The Listeria monocytogenes outbreak has captured the public’s attention these days- so I thought I’d do a piece on Arizona’s food safety network. Let’s start at the farm & ranch. The Arizona Department of Agriculture is responsible for ensuring that the base of the food safety pyramid is solid in Arizona. They have several divisions that are responsible for everything from Arizona farm-grown fruits and vegetables to livestock and poultry. They also work with the USDA & the FDA to ensure that imported foods are safe and from an approved source. So, basically, the AZ Dept. of Agriculture is responsible for food safety from the farm or ranch until the food hits the wholesaler or “jobber’s” warehouse.
Once foods hit the middleman- it’s our job to ensure that food is safely handled until it makes it to your plate at a restaurant or leaves the grocery store in your cart. While our environmental health shop has the overall responsibility for ensuring that your food is safe from the warehouse to you- it’s our partnerships with the local health departments and departments of environmental services that make the system work. We use the framework outlined in state law and our food safety rules to help guide the counties to make effective decisions in the field. You can see a more detailed summary of the statewide activities in our latest annual food safety report (the new report is due out in a month or so).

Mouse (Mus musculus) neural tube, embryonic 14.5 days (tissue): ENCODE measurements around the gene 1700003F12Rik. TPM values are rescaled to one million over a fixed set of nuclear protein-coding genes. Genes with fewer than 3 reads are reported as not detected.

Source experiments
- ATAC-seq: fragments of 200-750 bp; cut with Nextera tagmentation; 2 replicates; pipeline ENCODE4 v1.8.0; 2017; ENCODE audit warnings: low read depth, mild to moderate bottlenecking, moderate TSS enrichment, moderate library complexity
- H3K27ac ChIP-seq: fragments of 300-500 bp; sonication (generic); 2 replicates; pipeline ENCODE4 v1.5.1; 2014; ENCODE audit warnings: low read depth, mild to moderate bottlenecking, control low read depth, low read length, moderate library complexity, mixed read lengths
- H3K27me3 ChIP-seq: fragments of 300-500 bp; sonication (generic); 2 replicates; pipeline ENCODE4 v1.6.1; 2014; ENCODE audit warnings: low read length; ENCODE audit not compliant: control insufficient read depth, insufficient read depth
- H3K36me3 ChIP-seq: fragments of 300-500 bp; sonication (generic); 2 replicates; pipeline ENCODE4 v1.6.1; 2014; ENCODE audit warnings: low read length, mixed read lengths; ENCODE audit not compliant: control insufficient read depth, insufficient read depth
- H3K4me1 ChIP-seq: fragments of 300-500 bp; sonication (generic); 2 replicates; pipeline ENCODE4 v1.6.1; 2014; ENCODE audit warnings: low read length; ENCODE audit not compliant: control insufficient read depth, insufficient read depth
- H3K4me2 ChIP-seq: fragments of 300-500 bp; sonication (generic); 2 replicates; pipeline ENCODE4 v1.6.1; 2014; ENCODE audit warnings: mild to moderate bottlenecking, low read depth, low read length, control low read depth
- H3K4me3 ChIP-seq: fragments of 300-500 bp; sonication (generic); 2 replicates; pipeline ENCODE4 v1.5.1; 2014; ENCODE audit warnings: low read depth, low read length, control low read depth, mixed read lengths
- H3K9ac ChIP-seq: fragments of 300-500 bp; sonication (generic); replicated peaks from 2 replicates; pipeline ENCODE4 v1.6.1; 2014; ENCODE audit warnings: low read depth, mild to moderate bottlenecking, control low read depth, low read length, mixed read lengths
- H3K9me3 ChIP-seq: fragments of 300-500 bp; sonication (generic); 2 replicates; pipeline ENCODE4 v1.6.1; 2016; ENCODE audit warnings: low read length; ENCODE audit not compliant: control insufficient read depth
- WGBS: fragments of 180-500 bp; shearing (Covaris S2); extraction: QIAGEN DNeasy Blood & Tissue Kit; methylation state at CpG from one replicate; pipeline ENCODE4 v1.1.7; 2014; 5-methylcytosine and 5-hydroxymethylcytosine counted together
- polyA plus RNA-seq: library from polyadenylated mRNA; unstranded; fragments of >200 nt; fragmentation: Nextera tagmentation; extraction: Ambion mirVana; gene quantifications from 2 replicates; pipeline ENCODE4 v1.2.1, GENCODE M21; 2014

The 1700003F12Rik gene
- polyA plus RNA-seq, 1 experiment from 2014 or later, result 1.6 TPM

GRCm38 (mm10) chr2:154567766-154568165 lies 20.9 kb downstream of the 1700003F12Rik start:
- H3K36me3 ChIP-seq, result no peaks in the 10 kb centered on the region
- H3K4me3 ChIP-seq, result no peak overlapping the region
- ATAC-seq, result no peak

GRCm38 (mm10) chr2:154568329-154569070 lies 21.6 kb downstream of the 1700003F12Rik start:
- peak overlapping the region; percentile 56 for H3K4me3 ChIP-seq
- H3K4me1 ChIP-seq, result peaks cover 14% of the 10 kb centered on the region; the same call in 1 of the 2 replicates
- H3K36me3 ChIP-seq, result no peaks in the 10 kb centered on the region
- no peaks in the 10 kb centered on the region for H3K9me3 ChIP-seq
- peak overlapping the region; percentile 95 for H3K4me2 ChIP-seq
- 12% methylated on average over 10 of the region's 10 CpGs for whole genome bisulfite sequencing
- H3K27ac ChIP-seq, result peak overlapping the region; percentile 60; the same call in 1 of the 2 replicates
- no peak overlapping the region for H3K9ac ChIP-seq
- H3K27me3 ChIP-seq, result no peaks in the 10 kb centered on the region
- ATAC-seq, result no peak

We delegate our food safety authority to the local health departments who use our authority do the actual inspections for restaurants and food retailers. But, some of the counties actually act on their own- using authority granted from their board of supervisors. For example, Maricopa County Environmental Services acts under their county authority rather than using our statewide authority. All the inspections are done by people called Registered Sanitarians, who are required to have at least 30 hours of college credits in the natural sciences and pass a registration test.
Of course, no food safety network would be complete without a robust foodborne illness surveillance system including the laboratory capacity to identify and track foodborne illnesses. This part of the network also includes collaboration with the local health departments. Physicians and private labs that identify or diagnose foodborne illness infections report that info to their local health department. By pulling together the statewide data- we’re able to identify trends and sources- and along with the CDC’s resources, the public health system provides the feedback loop to the food safety network- allowing the system to track down and stop sources.